Viruses thrive in low-humidity environments. While maintaining 40 to 60 percent relative humidity is ideal for health reasons, keeping it at a minimum of 40 percent is not practical for most office applications. The HVAC systems for most office spaces don’t incorporate humidification. The amount of moisture needed to offset dry outdoor air during the winter and in arid climates largely impacts the cost and decision not to include humidification. Condensation control also has to be considered when outdoor conditions are far different than indoor conditions, which is often the case when outdoor temperatures drop below freezing. The industry standard indoor high limit for most building types is 60 percent relative humidity, which is often achievable without much fuss.
5. Negative pressure rooms prevent the spread of infectious contaminants in medical and research environments, but are not viable solutions for office environments.
Negative room pressure, which controls air flow into a segregated environment, is effective in applications where spaces like labs or hospital isolation rooms are intentionally designed for isolation or containment. But doing this, which requires rooms with physical separation like full-height walls and doors, would be impractical and cost prohibitive for most offices environments.
6. Ultraviolet germicidal irradiation (UVGI) systems installed in HVAC systems can kill airborne particles that carry viruses.
Airstream UVGI is effective for mitigating the transmission of airborne viruses in office and indoor environments. Ultraviolet light devices inactivate a variety of viral, bacterial and fungal organisms. Airstream UVGI can be easily included in retrofit applications. An alternative to airstream UVGI is upper-room UV installations. These use less intense light than airstream UVGI systems designed to kill viruses, carry a higher cost and come with more risk if not properly designed, operated and maintained. Yet they do have the distinct advantage of being able to treat all surfaces in a room exposed to UV light.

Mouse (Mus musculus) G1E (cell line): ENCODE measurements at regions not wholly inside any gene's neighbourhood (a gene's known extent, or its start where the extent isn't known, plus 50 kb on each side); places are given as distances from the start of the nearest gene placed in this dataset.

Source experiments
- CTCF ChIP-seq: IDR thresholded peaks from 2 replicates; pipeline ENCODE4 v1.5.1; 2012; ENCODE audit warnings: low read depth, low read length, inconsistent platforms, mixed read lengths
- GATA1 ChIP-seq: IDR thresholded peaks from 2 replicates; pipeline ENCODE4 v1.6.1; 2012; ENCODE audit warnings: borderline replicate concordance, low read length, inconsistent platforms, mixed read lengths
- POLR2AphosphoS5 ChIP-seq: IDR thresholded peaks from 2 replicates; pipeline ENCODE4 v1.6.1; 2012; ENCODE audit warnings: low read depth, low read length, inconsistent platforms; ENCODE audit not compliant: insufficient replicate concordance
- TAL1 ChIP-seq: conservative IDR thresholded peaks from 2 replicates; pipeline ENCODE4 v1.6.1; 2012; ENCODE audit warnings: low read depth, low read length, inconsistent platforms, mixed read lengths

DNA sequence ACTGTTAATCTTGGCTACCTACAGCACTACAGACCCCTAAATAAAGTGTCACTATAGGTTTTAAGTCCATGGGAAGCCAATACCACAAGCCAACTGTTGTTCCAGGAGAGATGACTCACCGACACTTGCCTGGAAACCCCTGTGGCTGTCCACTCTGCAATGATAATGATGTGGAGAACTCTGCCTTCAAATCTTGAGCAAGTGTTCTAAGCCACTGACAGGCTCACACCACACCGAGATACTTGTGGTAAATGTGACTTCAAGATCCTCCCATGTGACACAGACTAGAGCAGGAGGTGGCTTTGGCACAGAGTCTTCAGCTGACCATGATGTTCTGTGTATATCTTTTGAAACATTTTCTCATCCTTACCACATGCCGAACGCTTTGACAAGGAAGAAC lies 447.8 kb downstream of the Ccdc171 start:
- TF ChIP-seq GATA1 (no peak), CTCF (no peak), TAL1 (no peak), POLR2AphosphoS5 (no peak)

7. Virus protection considerations alone should not determine whether office space uses an underfloor or overhead air distribution system.
Both systems have advantages and disadvantages. But neither has a definitive edge when it comes to limiting the spread of the virus. Organizations should opt for the reason they chose a particular air distribution system in the first place.
Consider the Options
Though we don’t expect COVID-19 to result in drastic changes to office building HVAC systems, we do believe there are opportunities for practical but meaningful improvements. As a hallmark of many projects designed for sustainability, enhancements to indoor air quality and thermal comfort are always welcomed by employees.
It’s also true that, more than ever, the perceived “healthiness” of a building will be a market differentiator—whether it’s in attracting the best tenants to a building or the most talented people to a company. Upgraded HVAC systems could play a vital, new role in strengthening people’s feelings of personal security and health in the workplace many will return to in the months ahead.
Related: COVID-19: Design for Change